Wednesday, 15 April 2015

Hour 7: They-who-cannot-be-named

Dear diary,

After what was probably the most stress-full hour of my existence, the inspection has finally come to a close. Now that the remaining cell debris have been disposed of, and we are actually surrounded by clean fluid, I can’t help but think back to how the immune system is actually made of so many types of cells. And how, like most things in biology, they are named in the most complicated way. You see, after the freak-out part in which I was inspected, during which I may or may not have slightly panicked and saw my life flash before of my eyes (let’s never talk about that again, and pretend I handled the situation in the most macho way ever), I actually started to pay attention to the cells doing the inspection: their shapes and sizes and what I grasped of their main function. Immunologists like you to believe the immune system is the most complicated thing ever. And to make their point, they have devised a way to make it SOUND complicated. So complicated in fact, that the brain will get stuck trying to identify the word it has been handed, and forget to follow the explanation on what that cell actually does. Don’t understand what I’m talking about? Fine, see for your-self: here is just a sample of my immunologist ABC.

CAUTION: Not for the faint tongued.

A for antigen
B for basophils
C for cholecalciferol
D for dendritic cells
E for eosinophils (pronounce that, I dare you)
F for the very rude word you might be thinking right now
G for gamma delta T cells
H for major histocompatibility complex
I for interleukins
J for just stop trying
K for keratinocytes
L for leukotrienes
M for macrophages
N for natural killer cells (take that, James Bond)
O for the shape of your mouth as you read this list
P for prostaglandins
Q for questioning scientists sanity
R for really, you are still trying to pronounce them?
S for state of your tongue by this point
T for T lymphocytes
U for urine (did you know it was full of pathogens?)
V for vescicle
W for why. Just why.
X for xanthoma
Y for ‘You’, i.e. what we would call each other if our names were on this list
Z for the sounds the audience make when people use these names.

These names are the stuff of nightmares, letters so unmemorable, that students are forced to resort to sudden spurts of bad handwriting skills  in the middle of a perfectly written paper, in the hope that the examiner might read the right word in that jumble of letters. Now, let’s not forget that most of the scientists who actually have to use these words are not native English speakers, so most of these words will have to be slightly mispronounced. Just for that, I tip my (metaphorical) hat to the immunologists.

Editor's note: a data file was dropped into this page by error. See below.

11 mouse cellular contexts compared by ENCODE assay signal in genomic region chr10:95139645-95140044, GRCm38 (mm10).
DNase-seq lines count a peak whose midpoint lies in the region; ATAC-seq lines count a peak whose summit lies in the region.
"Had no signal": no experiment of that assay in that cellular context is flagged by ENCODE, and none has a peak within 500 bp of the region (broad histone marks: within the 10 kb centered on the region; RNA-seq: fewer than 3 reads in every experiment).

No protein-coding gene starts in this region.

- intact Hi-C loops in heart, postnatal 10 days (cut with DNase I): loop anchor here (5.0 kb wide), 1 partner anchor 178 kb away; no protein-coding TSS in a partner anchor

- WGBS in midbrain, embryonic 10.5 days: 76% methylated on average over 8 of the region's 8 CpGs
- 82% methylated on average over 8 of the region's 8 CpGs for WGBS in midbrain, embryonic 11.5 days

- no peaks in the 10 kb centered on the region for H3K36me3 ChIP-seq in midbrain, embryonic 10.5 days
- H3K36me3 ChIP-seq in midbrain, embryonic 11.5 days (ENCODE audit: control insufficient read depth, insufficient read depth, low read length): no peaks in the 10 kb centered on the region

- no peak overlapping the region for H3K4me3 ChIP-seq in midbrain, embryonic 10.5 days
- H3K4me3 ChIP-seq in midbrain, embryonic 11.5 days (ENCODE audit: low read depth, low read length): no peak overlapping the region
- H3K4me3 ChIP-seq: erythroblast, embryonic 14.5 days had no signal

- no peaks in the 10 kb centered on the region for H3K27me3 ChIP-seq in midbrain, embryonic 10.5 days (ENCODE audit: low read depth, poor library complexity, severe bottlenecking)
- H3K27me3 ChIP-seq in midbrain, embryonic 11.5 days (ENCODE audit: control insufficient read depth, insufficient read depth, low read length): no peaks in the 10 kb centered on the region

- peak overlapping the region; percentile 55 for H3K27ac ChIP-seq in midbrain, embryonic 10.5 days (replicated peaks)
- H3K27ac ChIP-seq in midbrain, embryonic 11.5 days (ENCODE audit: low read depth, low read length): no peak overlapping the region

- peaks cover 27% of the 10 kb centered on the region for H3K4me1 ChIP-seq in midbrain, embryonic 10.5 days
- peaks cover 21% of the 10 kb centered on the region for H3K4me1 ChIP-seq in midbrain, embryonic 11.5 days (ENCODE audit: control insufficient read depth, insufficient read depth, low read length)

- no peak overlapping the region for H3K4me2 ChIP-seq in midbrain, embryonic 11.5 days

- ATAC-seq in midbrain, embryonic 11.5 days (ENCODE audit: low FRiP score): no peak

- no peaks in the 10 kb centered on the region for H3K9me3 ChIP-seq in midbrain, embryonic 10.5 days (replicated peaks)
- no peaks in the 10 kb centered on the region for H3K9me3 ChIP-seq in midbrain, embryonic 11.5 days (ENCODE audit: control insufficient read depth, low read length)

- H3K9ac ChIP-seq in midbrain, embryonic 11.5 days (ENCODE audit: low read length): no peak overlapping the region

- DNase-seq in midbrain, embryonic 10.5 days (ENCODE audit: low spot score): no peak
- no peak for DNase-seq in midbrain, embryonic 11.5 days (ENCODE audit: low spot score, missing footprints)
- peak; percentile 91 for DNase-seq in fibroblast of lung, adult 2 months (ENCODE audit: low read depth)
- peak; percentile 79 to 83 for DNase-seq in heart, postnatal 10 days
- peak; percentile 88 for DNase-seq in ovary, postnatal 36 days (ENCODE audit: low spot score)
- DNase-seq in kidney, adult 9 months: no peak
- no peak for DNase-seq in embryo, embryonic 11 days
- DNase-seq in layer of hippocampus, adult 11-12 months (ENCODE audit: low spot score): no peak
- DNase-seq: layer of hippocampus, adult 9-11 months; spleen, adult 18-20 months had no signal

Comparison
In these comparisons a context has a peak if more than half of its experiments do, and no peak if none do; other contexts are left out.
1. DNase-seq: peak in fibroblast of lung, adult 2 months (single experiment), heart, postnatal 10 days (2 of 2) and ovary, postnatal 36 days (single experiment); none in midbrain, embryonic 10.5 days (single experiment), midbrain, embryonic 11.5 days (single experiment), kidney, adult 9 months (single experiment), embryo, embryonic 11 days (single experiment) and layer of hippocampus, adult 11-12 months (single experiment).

Now that we are on the same page, let me enlighten you on what these poorly named cells actually do. The simplest way in which I could explain it is by categorizing them in the 'picky-eaters' vs the 'rumbling-tums'. The 'rumbling-tums' are large (yes, I meant fat) cells who are ruthless eaters, satisfied with engorging themselves on anything that doesn't belong in the body. They literally enforce the law by eating law-breakers. Makes guns look so silly, doesn't it? Then there are what I call the ‘picky-eaters’. They are slightly more sophisticated than the 'rumbling-tums' in that they are more specific to what they kill: to each pathogen (body-invader), one ‘picky-eater’ immune cell. Now don’t get me wrong, ‘picky-eater’ cells still kill whoever broke the law (even thought usually not by eating them, as they are too picky). And sometimes they resort to calling the ‘rumbling-tums’ to do it. But they do tend to wander around with an air of superiority, as they are the ‘high-class’ police that will only be called for more important investigations. And that’s that. The immune system. Made of unspeakable words, and things talking to each other through more unpronounceable ways, just to make everyone cringe and turn the other way. But don’t worry, you already understand all there really is to it.

Oh, and just for the record, I introduced myself to what the immunologists call a 'macrophage' cell as it wandered by: its name was Bob.

Cell X 

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